Windows Vista and 7 has a real brain-dead scheme when it comes to Calendar Systems.  Want an English desktop and the Hijri or Hebrew calendar?  Sorry, no can do!  You have to choose Arabic or Hebrew as your language, then it lets you choose which calendar system to use.  It restricts what calendar(s) you are allowed to choose from based on first your language and second your country, which while good for choosing default values seems seriously restrictive for no good reason.  And their desktop 'Gadget' will only display the global calendar.  Fail.  Anyway, according to MSDN the supported calendars are:

  • Gregorian (6 different localised varieties)
  • Japanese Emperor Era
  • Taiwan calendar
  • Korean Tangun Era
  • Hijri (Arabic Lunar)
  • Thai
  • Hebrew (Lunar)
  • Um Al Qura (Arabic lunar) calendar

Actually, I'd better be careful with throwing the insults Microsofts way, because Gnome I'm sorry to say apparently gives you even less choice.  Far as I can tell, Gnome sets all your regional settings based on your chosen language and gives you no way to adjust any of the settings: date formats, number formats, calendar system, nothing.  You can manually edit the locale file but that's it.  So far so Gnome, that's just their way.  But I've tried poking around gnome.org and Googling to see what other calendar systems they support, but can't seem to find anything.  Reading the code of Glib's GDate and Gtk's gtkcalendar.c would suggest however that they only support Gregorian as the system calendar!  That can't be right, surely?  Can anyone set me right?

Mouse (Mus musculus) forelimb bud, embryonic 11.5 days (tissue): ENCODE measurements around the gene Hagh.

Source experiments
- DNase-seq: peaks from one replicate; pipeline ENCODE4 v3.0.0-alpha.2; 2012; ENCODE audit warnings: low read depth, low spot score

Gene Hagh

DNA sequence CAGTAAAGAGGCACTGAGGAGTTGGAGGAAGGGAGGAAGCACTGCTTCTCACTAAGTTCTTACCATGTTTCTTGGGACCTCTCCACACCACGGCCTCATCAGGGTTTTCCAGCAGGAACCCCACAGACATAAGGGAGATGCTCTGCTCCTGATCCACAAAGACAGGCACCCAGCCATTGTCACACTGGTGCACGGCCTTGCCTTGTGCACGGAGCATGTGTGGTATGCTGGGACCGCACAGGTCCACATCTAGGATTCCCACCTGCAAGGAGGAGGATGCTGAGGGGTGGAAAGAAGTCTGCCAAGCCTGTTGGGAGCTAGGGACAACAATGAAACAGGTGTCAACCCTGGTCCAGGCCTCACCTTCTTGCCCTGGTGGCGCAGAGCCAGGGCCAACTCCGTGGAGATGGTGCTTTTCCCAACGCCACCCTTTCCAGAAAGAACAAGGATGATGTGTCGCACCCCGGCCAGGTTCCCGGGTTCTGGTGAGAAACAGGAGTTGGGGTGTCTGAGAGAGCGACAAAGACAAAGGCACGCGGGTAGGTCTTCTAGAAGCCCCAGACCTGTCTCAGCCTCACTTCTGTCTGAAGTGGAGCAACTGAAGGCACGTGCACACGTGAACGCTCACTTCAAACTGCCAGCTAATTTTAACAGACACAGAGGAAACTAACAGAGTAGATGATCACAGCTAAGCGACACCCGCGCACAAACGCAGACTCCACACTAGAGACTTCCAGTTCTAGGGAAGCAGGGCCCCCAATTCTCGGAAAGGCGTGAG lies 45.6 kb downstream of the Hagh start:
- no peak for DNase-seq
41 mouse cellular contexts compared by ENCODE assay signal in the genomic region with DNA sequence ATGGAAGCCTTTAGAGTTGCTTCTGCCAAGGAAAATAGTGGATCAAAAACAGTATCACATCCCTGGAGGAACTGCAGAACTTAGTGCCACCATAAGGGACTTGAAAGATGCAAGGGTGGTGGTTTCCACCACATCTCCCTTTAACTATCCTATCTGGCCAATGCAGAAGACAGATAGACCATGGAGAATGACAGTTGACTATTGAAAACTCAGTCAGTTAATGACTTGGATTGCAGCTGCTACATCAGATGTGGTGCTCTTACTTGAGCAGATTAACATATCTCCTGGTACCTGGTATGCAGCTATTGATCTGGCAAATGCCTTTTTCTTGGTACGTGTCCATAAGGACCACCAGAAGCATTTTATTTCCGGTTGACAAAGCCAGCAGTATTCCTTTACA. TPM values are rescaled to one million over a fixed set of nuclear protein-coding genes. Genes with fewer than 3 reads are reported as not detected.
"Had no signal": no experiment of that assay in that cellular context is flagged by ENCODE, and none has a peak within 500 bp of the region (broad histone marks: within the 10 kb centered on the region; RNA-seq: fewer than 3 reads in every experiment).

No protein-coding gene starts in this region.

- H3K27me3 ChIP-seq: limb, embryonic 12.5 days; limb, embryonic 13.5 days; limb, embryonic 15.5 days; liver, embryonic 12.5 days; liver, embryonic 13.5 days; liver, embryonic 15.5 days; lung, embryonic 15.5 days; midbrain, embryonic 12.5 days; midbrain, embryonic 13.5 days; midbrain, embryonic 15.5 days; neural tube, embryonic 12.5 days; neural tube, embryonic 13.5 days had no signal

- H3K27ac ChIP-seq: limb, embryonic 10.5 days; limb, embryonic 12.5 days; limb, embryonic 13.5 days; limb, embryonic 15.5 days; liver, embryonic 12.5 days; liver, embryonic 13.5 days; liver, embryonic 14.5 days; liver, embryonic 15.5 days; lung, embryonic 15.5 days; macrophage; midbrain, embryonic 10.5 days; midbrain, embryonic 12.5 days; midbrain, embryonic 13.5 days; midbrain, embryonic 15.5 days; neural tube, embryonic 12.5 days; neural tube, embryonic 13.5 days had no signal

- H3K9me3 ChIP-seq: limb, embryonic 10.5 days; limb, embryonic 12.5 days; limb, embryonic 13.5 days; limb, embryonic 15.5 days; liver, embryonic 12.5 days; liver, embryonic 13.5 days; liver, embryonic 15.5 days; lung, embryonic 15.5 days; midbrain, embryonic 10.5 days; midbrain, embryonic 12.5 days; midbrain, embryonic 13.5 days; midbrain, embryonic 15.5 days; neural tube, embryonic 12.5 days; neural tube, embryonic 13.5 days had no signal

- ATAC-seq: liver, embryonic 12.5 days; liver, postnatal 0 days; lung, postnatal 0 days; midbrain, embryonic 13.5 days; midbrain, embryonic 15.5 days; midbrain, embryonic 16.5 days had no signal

So it looks a real mixed bag of supported systems with Windows having the lead, but it's something I'm determined we will lead in by KDE 4.6.

Next up is the Bahá'í calendar and possibly the Ethiopian calendar before the 4.4 feature freeze, then some bug fixing on the Jalali and Hebrew calendars and a new test suite for all the calendar systems.  Then for 4.5 I hope to get around to the astronomical calculations required for lunar based calendars like the Chinese, Islamic religious, Indian religious, etc.  I think I'll need to do some astronomy night classes before then :-)

If you do have a local calendar system that you use daily and would like supported, and it doesn't rely on astronomical calculations (new moon, sunset, etc) then drop me a line and I'll see what I can do before 4.4.

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great!